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Publication numberUS4038170 A
Publication typeGrant
Application numberUS 05/662,632
Publication dateJul 26, 1977
Filing dateMar 1, 1976
Priority dateMar 1, 1976
Also published asUS4101390
Publication number05662632, 662632, US 4038170 A, US 4038170A, US-A-4038170, US4038170 A, US4038170A
InventorsRaymond C. Rhees, Bruce B. Halker
Original AssigneeRhees Raymond C, Halker Bruce B
Export CitationBiBTeX, EndNote, RefMan
External Links: USPTO, USPTO Assignment, Espacenet
Anode containing lead dioxide deposit and process of production
US 4038170 A
Abstract
An anode comprising a substrate having a deposit of lead dioxide containing bismuth and process for preparing the anode.
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Claims(9)
What is claimed is:
1. An anode comprising a substrate having a continuous adherent deposit of lead dioxide containing bismuth in an amount sufficient to provide a ratio of bismuth to lead in the deposit of at least about 1:102 and being sufficient to increase the current efficiency of the anode at temperature of use below 25° C., and/or to decrease lead loss from the anode surface.
2. The anode of claim 1 wherein the ratio of bismuth to lead in the coating is between about 1:20 and about 1:8.
3. The anode of claim 1 wherein the ratio of bismuth to lead at the surface is greater than the ratio at the substrate interface.
4. The anode of claim 1 which further includes a lead dioxide deposit between said substrate and said deposit of lead dioxide containing bismuth.
5. The anode of claim 1 wherein said substrate is graphite or a metal selected from titanium, tantalum, zirconium, niobium, tungsten, hafnium, mixtures thereof, and alloys thereof.
6. The anode of claim 1 wherein the thickness of the coating is about 0.01" to about 0.5".
7. The anode of claim 1 wherein the thickness of the coating is about 0.02 to about 0.2.
8. The anode of claim 1 wherein said substrate includes a precoating of an electroreactive metal-containing coating.
9. The anode of claim 8 wherein said metal-containing coating is selected from the group consisting of a metal of the platinum group, oxides thereof, nitrides thereof, borides thereof, and mixtures thereof.
Description
BACKGROUND OF THE INVENTION

Lead dioxide, also known as anhydrous plumbic acid, lead peroxide and lead superoxide, is a very useful material. When provided in the form of a relatively thin coating upon the surface of an electrically conductive supporting base or substrate, it is useful as an electrode in corrosive electrolytes. For instance, a substrate coated with lead dioxide is useful as an anode in the electrolytic production of a wide variety of compounds exemplified by sodium chlorate; sodium perchlorate; alkali earth hypochlorites, chlorates and perchlorates; chlorine; sodium hypochlorite; sodium bromate, sodium iodate; sodium periodate; potassium chlorate and perchlorate; iodic acid; periodic acid; potassium bromate; potassium iodate; and potassium periodate. Such anodes also find applications in chrome plating.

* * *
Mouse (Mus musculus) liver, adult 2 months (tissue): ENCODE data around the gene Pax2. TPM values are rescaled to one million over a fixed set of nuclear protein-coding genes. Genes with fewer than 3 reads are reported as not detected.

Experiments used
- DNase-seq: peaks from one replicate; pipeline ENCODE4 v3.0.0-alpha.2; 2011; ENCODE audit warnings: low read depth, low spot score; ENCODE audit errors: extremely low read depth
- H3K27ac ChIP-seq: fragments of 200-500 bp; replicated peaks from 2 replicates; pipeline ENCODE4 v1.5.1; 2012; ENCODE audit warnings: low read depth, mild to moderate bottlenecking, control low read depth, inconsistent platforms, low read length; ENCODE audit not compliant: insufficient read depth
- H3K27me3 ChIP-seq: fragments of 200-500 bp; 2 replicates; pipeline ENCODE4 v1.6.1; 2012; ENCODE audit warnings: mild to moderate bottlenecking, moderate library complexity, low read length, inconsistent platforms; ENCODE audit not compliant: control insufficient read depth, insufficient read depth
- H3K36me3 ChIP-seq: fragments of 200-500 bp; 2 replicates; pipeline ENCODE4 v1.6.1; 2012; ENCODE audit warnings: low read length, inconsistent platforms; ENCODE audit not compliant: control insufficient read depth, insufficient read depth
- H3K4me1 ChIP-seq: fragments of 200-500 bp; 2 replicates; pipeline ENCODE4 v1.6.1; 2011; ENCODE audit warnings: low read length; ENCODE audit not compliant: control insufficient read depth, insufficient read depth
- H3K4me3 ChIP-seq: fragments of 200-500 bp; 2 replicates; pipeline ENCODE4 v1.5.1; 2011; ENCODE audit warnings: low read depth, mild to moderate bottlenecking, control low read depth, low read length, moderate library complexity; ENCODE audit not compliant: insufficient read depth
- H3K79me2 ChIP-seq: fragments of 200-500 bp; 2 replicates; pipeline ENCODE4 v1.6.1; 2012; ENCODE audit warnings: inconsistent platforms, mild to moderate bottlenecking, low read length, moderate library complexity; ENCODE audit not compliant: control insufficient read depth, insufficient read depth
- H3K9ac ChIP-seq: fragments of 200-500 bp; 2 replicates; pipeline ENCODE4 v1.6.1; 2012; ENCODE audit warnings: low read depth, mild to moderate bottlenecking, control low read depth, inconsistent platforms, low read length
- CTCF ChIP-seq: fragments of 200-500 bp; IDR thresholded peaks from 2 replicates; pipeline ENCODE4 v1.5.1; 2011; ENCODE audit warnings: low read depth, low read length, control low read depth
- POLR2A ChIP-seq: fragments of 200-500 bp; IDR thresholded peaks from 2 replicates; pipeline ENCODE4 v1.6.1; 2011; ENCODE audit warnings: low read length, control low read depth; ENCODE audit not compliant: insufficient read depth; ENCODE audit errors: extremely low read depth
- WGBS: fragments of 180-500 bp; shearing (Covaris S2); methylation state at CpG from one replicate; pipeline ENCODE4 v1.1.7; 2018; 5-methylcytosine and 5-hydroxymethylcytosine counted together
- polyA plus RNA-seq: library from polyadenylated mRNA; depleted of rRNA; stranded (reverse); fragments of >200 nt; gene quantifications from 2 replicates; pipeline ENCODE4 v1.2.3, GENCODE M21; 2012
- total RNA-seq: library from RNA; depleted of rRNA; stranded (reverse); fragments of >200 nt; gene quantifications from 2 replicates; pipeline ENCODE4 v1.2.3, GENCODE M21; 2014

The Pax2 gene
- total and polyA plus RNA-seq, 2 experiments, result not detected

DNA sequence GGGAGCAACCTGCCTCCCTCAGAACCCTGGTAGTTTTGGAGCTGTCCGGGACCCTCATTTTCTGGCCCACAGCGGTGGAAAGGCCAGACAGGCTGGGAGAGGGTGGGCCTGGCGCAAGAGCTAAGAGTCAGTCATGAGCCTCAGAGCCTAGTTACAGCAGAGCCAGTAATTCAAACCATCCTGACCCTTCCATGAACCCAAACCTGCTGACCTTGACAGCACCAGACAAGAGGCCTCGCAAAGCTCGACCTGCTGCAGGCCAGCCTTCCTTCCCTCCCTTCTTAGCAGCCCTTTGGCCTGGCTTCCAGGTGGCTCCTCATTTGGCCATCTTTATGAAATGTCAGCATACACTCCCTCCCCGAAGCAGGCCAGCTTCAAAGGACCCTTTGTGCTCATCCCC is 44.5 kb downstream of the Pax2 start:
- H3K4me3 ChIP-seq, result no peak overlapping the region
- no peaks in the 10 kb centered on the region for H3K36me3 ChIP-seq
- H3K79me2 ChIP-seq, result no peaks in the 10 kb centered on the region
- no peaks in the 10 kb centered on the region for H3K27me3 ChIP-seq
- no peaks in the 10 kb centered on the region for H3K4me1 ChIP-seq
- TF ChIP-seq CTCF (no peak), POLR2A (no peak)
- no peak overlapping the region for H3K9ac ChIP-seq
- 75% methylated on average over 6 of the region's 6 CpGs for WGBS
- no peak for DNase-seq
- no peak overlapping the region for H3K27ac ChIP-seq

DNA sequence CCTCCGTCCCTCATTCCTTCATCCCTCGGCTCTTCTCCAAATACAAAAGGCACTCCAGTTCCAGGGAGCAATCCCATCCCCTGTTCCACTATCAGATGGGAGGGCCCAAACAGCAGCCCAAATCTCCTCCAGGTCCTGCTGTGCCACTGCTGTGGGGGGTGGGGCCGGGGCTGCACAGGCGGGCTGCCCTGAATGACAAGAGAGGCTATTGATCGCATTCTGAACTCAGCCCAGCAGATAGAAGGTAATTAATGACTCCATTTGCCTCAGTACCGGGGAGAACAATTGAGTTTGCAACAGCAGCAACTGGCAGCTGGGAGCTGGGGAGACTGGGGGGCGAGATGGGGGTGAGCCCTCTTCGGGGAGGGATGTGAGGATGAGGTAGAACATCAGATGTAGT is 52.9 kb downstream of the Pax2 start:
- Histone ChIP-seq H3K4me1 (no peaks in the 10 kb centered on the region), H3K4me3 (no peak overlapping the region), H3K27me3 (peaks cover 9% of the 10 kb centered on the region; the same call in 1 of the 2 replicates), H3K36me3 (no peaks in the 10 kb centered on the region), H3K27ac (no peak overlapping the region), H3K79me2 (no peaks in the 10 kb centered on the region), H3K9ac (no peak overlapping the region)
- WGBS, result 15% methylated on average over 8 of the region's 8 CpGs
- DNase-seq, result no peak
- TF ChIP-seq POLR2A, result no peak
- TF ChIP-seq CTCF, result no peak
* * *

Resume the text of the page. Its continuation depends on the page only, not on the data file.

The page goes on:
The electrodes are also useful in carrying out a large number of electro-oxidation reactions including destruction of phenol, cyanide, and ammonia in waste water; selective oxidation of organic compounds; on-site generation of disinfectants; preparation of oxidative solutions for odor control; and oxidation and extraction of various minerals from ores.

When it is desired to produce an anode comprising a coating of lead dioxide on a base substrate for use in an electrochemical cell, it is of great importance that the lead dioxide coating be tightly adherent to the substrate material, and that the coating be uniform, nonporous, and able to withstand a substantial amount of abuse. The various prior art processes have involved the electrodeposition of lead dioxide from a solution containing a lead salt. For the most part, these processes have developed anodes which are not suitable for electrochemical use as inert or insoluble anodes because they suffered from one or more of the following defects:

A. THE LEAD DIOXIDE DEPOSIT WAS NOT UNIFORM AND NOT SUFFICIENTLY ADHERENT TO THE ELECTRODE SURFACE;

B. THE LEAD DIOXIDE COATING WAS TOO POROUS AND TOO COARSE;

C. THE LEAD DIOXIDE DEPOSIT WOULD NOT WITHSTAND THE NORMAL ABUSE ASSOCIATED WITH ROUTINE HANDLING IN A COMMERCIAL PLATE; AND